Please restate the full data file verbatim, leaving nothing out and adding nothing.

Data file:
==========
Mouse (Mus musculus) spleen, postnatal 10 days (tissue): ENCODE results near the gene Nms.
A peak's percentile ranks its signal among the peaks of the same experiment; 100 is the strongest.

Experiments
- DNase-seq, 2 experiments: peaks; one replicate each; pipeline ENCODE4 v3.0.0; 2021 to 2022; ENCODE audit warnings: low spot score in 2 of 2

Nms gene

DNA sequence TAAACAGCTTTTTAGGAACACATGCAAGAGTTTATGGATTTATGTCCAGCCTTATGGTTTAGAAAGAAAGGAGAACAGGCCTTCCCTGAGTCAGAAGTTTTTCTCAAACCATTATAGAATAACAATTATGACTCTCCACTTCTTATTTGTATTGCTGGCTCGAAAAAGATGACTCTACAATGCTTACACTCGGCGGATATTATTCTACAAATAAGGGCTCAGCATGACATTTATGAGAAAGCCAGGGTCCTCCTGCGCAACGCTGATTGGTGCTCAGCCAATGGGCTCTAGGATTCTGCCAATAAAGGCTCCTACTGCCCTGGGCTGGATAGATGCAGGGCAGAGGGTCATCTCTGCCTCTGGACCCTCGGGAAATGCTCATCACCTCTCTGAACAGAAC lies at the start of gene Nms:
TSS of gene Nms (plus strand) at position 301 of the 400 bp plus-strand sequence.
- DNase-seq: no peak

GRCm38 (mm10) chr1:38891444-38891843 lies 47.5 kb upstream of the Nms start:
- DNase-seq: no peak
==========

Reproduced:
Mouse (Mus musculus) spleen, postnatal 10 days (tissue): ENCODE results near the gene Nms.
A peak's percentile ranks its signal among the peaks of the same experiment; 100 is the strongest.

Experiments
- DNase-seq, 2 experiments: peaks; one replicate each; pipeline ENCODE4 v3.0.0; 2021 to 2022; ENCODE audit warnings: low spot score in 2 of 2

Nms gene

DNA sequence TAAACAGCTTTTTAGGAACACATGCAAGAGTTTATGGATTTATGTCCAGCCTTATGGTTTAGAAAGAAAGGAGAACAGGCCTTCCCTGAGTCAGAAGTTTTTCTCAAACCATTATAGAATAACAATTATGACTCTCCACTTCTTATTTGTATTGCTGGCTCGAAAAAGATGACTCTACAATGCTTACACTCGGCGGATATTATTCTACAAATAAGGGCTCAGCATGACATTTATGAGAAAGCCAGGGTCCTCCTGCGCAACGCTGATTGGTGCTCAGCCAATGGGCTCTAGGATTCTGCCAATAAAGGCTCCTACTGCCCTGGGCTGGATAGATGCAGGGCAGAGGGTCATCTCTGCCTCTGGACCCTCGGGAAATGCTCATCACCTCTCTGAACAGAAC lies at the start of gene Nms:
TSS of gene Nms (plus strand) at position 301 of the 400 bp plus-strand sequence.
- DNase-seq: no peak

GRCm38 (mm10) chr1:38891444-38891843 lies 47.5 kb upstream of the Nms start:
- DNase-seq: no peak